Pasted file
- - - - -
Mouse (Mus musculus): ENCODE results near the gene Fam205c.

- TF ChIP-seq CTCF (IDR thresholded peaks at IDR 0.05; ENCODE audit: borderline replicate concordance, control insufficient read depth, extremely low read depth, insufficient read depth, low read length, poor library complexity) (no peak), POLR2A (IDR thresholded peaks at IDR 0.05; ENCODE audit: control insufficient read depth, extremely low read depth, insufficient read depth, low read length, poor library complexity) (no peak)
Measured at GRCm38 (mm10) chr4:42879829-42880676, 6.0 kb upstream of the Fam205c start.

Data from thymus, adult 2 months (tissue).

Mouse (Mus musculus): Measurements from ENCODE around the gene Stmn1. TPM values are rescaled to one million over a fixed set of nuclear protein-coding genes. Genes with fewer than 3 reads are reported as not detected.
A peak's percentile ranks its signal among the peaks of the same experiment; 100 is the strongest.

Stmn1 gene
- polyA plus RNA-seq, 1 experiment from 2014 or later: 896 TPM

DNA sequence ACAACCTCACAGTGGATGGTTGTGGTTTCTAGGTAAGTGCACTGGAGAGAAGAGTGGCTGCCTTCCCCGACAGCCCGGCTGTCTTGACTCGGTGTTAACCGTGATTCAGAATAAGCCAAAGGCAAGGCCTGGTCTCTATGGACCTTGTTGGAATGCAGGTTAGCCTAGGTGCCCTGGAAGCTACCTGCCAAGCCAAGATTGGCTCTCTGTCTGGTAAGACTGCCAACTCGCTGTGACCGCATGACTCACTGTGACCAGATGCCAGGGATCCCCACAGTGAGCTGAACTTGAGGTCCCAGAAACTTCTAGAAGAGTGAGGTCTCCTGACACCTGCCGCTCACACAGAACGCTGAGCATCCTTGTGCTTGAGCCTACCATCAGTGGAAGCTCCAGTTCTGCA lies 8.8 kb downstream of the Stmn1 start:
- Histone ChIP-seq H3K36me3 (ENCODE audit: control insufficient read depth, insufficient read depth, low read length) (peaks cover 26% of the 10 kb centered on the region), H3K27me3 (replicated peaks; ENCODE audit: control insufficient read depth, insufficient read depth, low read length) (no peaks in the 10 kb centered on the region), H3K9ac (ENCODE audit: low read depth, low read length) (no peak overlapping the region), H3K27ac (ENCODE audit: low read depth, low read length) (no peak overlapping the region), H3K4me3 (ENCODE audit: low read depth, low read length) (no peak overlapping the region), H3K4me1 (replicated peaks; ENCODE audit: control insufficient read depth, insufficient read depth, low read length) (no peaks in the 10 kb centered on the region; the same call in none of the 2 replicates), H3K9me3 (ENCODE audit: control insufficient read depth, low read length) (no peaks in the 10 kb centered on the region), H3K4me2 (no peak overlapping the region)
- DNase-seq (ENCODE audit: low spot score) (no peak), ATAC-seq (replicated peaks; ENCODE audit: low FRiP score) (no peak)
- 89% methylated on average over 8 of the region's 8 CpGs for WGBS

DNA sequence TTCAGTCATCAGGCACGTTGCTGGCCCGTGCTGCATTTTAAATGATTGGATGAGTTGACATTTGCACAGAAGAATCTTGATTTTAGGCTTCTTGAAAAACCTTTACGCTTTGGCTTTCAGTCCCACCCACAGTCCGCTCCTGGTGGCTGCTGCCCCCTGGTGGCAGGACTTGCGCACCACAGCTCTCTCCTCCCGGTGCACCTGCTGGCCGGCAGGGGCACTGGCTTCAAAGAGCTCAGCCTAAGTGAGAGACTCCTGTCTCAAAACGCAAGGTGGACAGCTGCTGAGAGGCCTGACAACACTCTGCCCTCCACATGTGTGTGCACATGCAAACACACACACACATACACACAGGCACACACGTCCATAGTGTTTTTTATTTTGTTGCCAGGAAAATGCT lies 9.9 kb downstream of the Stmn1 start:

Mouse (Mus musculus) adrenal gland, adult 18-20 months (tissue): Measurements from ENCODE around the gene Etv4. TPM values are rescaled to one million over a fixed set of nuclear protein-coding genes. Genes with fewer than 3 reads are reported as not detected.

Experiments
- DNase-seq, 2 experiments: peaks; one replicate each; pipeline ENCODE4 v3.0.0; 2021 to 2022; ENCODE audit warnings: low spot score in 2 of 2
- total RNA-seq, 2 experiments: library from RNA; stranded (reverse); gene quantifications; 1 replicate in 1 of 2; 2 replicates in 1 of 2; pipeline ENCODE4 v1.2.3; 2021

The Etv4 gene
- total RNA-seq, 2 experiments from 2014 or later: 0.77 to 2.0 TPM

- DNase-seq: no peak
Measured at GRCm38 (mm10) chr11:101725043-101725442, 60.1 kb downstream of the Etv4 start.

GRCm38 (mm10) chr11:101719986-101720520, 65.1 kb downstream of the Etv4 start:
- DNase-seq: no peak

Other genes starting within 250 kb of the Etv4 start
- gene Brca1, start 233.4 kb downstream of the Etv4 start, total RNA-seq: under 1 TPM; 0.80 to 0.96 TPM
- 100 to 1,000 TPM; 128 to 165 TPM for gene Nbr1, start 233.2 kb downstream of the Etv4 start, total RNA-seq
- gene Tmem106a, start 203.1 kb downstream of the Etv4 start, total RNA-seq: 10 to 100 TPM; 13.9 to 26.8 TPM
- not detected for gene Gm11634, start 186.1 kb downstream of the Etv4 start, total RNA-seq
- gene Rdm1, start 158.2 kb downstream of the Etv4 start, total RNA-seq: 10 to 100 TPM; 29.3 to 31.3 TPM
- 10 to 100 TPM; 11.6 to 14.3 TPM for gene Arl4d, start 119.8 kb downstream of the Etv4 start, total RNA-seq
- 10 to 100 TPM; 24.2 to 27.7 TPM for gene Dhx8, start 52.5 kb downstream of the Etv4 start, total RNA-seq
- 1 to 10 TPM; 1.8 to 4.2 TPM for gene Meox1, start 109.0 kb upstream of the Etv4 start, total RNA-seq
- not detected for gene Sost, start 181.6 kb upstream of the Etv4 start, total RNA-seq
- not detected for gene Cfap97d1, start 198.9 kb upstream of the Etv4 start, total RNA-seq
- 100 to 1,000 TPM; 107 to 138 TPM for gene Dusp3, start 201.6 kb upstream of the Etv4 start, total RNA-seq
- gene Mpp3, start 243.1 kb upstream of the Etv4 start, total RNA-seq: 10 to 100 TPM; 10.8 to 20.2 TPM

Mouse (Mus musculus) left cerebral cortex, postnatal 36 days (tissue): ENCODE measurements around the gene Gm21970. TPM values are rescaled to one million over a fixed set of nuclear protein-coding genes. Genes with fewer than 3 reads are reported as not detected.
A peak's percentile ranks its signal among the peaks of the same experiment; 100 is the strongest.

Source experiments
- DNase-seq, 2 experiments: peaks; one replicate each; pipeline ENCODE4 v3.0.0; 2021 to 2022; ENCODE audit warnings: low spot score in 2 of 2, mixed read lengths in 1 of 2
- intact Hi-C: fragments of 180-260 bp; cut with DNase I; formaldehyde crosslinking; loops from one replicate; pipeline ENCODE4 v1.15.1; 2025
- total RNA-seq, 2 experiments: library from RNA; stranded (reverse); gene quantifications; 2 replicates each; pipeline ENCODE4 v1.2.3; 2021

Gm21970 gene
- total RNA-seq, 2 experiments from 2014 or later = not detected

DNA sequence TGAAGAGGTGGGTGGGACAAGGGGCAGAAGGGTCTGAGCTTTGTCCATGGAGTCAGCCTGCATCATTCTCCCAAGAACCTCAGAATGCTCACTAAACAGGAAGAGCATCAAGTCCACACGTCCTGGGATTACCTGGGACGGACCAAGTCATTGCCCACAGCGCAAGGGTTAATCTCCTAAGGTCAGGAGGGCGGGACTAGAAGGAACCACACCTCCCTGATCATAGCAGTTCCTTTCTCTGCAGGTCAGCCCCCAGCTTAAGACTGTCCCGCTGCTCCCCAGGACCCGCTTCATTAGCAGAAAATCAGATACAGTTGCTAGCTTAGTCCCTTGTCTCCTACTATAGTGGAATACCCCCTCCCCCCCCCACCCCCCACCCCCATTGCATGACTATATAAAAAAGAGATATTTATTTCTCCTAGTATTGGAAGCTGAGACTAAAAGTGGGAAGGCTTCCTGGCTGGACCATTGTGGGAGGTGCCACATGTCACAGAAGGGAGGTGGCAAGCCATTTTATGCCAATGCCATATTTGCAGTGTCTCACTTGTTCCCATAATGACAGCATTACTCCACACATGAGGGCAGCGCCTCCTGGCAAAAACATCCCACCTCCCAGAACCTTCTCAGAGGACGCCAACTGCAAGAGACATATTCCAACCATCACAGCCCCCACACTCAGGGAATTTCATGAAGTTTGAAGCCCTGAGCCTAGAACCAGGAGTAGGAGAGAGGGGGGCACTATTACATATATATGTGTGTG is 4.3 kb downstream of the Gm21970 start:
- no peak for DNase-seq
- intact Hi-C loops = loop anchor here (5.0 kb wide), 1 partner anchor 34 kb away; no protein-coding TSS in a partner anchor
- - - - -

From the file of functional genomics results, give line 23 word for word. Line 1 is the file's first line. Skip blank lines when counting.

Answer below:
- DNase-seq: no peak